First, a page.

Did Queen Victoria really say “We are not amused?”

The monarch’s most famous remark, as uttered by Jenna Coleman in tonight’s episode of ITV's Victoria, has some mystery behind it

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This week’s Victoria contains a bit of an in-joke for viewers, with Jenna Coleman’s young monarch delivering one of the real-life queen’s most famous quotes – “We are not amused” – after hearing a joke read by Tom Hughes’ Prince Albert.

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One of the best-known quotes in history, the line sums up Queen Victoria and the no-nonsense, slightly stuffy stereotype of her era to the majority of people, and is a brilliant wink to viewers of the TV series. But the real-life origins of “We are not amused” are actually rather complicated – because it’s possible she never actually made the remark at all.

Various historical stories have attributed the quotation to Victoria, with varying details about how it came about. In Victorian noblewoman Caroline Holland’s 1878-1903 diaries (published posthumously as Notebooks of a Spinster Lady in 1919), it was noted about Victoria that “Her remarks can freeze as well as crystallise. There is a tale of the unfortunate equerry who ventured during dinner at Windsor to tell a story with a spice of scandal or impropriety in it. ‘We are not amused,’ said the Queen when he had finished.”

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However, other accounts assign the response to a risqué story told by groom-in-waiting the Hon. Alexander Grantham Yorke, or a production of HMS Pinafore by Gilbert and Sullivan, or a different theatrical performance put on BY Yorke. 

Another book attributes the quote to Victoria in a different way again, with 1887 work Royal Girls and Royal Courts by Mary Sherwood sharing this anecdote apparently told by Victoria’s secretary Arthur Helps:

“Sir Arthur Helps, however, told a different story. Sitting low down the table, he described the members of the household as chatting and laughing, when the Queen—looking grimly at them—remarked, ‘We are not amused!’ which must have had a cooling effect.” The Yale Book of Quotations also tells a similar tale, apparently based off an 1887 newspaper article where Helps was the source.

And yet even earlier than this it seems that the phrase was associated with the queen, with 1885 novel The Talk of the Town apparently using Victoria’s remark as a comparison to an event in the book where character William Henry is cut off mid-story.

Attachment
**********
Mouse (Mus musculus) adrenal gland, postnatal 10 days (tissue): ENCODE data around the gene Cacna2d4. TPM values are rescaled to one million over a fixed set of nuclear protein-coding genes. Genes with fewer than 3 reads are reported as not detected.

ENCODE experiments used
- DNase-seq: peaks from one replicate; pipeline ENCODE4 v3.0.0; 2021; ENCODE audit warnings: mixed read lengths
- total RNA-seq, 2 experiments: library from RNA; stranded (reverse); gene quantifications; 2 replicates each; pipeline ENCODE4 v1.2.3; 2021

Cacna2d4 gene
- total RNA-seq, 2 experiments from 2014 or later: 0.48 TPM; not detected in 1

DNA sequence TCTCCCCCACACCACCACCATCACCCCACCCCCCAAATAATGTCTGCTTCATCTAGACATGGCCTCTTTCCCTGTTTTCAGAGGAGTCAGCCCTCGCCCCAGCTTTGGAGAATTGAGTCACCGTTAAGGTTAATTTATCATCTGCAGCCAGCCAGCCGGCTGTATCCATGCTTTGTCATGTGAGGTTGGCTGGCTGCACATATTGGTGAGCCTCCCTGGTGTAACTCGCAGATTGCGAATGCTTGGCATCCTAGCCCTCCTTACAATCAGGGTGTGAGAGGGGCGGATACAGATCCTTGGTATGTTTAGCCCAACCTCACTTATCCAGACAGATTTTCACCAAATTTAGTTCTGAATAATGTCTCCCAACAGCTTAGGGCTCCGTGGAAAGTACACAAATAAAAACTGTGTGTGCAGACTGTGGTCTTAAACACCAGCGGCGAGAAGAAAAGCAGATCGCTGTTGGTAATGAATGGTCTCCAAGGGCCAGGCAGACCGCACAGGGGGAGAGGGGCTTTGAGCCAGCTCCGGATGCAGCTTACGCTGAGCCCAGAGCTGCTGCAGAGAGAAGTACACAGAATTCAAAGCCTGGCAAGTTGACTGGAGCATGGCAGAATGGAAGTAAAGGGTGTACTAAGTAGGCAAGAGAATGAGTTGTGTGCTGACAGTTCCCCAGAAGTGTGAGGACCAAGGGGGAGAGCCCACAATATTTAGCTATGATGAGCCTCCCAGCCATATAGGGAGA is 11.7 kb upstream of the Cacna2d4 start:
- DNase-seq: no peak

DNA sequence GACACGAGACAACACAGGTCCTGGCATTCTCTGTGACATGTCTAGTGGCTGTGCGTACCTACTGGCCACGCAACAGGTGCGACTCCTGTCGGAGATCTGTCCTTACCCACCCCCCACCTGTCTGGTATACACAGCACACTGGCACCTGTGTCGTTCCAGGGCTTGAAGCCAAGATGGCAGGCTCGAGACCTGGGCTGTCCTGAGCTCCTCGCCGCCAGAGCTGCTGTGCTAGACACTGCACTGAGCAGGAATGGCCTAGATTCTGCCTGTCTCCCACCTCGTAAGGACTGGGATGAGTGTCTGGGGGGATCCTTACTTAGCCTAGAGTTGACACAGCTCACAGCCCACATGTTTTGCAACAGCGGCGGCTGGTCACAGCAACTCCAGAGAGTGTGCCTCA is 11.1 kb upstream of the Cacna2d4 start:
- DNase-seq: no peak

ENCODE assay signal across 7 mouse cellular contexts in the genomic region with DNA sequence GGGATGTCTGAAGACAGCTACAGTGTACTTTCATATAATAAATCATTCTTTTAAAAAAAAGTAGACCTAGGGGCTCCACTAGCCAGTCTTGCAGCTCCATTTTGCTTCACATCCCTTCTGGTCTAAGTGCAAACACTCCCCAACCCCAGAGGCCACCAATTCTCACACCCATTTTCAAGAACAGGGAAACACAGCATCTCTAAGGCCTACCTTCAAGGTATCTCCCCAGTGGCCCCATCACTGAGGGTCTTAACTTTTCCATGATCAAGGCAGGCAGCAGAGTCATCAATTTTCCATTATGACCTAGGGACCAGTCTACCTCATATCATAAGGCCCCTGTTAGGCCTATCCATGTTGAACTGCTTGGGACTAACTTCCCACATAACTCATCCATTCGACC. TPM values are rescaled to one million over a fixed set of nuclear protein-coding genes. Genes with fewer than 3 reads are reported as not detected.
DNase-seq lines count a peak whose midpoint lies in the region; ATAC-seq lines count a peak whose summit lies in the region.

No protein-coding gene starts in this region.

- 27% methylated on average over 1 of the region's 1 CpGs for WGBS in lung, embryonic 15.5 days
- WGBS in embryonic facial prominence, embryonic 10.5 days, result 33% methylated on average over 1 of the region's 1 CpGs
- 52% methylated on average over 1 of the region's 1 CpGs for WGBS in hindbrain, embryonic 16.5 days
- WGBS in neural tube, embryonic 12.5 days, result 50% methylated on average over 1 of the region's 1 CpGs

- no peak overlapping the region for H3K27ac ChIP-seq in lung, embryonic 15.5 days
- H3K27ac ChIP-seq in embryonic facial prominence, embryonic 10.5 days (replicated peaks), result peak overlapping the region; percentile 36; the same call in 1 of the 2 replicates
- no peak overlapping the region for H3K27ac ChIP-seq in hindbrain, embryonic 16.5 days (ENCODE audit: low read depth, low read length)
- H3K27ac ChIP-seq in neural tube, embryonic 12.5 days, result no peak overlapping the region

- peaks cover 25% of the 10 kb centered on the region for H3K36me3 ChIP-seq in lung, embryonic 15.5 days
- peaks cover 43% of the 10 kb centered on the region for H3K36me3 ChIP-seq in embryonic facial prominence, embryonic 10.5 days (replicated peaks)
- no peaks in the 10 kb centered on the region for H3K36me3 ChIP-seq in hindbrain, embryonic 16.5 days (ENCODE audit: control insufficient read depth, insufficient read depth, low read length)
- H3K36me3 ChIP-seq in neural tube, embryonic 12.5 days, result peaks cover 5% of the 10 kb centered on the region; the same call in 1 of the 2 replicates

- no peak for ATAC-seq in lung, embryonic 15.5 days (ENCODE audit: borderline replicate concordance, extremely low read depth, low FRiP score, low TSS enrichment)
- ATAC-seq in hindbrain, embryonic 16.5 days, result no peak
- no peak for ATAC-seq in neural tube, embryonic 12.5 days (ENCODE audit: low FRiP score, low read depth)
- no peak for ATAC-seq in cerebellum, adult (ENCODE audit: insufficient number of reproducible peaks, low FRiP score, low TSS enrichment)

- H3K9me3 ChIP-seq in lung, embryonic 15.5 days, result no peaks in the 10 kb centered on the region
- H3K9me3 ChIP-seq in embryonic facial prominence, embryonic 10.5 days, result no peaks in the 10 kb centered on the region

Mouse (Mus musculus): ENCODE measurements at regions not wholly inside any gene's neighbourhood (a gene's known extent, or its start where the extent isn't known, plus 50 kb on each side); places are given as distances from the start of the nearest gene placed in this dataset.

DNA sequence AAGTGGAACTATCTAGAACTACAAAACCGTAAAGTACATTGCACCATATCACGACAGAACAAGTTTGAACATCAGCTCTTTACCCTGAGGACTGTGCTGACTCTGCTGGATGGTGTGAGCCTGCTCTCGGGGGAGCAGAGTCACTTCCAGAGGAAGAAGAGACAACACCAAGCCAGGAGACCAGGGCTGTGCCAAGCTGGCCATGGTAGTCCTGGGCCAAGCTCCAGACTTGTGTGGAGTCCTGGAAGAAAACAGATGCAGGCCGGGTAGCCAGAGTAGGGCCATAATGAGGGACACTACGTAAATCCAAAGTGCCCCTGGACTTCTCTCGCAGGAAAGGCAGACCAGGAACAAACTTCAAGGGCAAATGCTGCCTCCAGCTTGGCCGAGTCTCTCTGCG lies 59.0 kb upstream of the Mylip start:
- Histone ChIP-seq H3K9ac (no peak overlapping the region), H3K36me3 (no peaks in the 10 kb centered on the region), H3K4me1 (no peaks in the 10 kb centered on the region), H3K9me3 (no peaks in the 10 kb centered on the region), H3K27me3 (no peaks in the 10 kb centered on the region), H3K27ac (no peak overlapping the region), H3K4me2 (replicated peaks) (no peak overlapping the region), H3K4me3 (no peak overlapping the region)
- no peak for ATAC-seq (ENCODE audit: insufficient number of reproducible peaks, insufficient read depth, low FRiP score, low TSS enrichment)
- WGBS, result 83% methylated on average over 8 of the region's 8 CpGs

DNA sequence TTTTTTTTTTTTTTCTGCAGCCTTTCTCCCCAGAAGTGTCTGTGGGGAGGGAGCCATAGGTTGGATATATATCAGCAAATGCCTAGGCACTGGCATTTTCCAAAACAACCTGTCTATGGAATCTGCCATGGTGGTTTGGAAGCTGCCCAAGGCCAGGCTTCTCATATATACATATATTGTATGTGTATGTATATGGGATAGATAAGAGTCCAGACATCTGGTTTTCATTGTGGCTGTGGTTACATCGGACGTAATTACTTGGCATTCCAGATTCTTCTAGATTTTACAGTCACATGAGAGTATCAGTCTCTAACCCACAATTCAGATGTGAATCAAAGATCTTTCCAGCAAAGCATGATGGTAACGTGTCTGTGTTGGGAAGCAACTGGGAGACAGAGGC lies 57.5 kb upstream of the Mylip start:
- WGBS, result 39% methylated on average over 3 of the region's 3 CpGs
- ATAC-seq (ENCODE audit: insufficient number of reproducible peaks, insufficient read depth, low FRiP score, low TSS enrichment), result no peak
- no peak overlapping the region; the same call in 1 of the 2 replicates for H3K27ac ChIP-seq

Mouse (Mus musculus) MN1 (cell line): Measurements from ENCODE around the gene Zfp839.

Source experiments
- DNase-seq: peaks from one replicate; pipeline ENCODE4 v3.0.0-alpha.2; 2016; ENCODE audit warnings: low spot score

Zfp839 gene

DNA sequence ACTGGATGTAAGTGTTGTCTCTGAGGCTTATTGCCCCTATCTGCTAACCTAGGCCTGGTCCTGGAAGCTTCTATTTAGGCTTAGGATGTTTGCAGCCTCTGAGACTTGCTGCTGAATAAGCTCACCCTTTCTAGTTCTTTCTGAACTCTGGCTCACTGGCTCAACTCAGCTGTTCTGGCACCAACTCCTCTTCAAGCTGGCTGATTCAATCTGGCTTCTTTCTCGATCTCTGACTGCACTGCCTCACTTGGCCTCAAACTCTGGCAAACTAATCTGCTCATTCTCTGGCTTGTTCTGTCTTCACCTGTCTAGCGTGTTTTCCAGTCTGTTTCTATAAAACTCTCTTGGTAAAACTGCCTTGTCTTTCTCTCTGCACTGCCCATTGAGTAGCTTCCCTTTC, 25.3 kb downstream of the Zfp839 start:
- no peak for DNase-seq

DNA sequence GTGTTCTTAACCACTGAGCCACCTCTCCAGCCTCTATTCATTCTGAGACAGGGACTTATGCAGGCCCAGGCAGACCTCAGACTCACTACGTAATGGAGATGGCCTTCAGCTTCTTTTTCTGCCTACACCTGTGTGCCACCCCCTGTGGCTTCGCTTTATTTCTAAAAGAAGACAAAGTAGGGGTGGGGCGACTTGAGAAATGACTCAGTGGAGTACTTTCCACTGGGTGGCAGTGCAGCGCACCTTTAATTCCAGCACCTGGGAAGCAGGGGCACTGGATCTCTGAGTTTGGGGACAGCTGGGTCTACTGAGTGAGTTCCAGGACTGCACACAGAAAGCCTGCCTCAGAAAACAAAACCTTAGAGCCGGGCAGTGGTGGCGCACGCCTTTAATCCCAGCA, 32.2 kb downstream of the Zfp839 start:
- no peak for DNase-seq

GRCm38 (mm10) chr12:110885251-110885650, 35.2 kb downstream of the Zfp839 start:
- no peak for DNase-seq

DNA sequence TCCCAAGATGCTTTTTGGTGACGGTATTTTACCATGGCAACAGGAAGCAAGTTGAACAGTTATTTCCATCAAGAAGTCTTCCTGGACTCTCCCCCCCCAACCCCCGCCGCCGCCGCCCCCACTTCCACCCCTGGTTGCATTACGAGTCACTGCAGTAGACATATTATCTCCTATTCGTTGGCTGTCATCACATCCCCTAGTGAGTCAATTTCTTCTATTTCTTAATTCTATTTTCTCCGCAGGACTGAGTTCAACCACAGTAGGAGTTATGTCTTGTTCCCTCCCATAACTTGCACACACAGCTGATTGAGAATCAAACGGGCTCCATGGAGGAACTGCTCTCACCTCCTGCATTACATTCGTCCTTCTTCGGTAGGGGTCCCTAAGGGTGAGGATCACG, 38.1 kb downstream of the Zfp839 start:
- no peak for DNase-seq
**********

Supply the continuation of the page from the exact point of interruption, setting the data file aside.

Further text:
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As author James Payn wrote:

“There was once a young gentleman who was endeavouring to make himself agreeable as a raconteur in the presence of Royalty. When he had done his story, the Royal lips let fall these terrible words: ‘We are not amused.’ Poor William Henry found himself in much the same position.”

And that’s not the end of it – according to official biographer AN Wilson, who served as a consultant to the ITV series, the quote was actually aimed at a courtier who was supposedly having an affair with Victoria’s daughter Louise.

“The ‘We are not amused’ remark came about when her wayward daughter Louise was having an affair with the courtier Sir Arthur Bigge,” Wilson told The Sunday Times’ Culture magazine earlier this year, also suggesting her children had invented an alternate anecdote of her making the remark to imply she had no sense of humour.

“Bigge liked telling smutty jokes. He was doing this one evening and embarrassing everyone present, male and female.

“The queen looked sharply down at the table and said: ‘Sir Arthur we are not amused.’

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“She was not using the royal ‘we’: she meant that nobody present thought he was being funny.”

The list of such anecdotes just goes on. So what is the real truth?

Well, based on the sheer number of stories here it seems perfectly possible that Victoria said the line at least once, as the “raconteur” explanation appears in a few different guises, which could mean an original story was twisted. Hell, it could even be that she said “We are not amused” more than once, as her reputation suggests, meaning a few of the stories could be true. 

However, some historians now think that the quote may have been something misattributed to Victoria that was actually said by Queen Elizabeth I, and without clear evidence it’s impossible to tell if Victoria ever said it or whether all these stories are apocryphal.

In fact, according to Victoria’s granddaughter Princess Alice, Countess of Athlone in a 1976 interview (below at 5.56), Victoria herself maintained that she never uttered the immortal line at all.

“You know, I’m so disappointed,” the princess said. “I asked her, and she never said it.”

And by contrast, in her diaries Victoria was more likely to express her delight at the experiences she had (particularly as a young woman), with her once exclaiming “I was very much amused indeed!” after watching Giuli Grisi play Desdemona in Shakespeare’s Othello on stage, muddying the waters further.

So in conclusion, maybe she said it or maybe she didn’t – but you shouldn’t believe all you hear, read or see on TV anyway. You’ll look much cleverer that way. 

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Victoria will return for a second series in 2017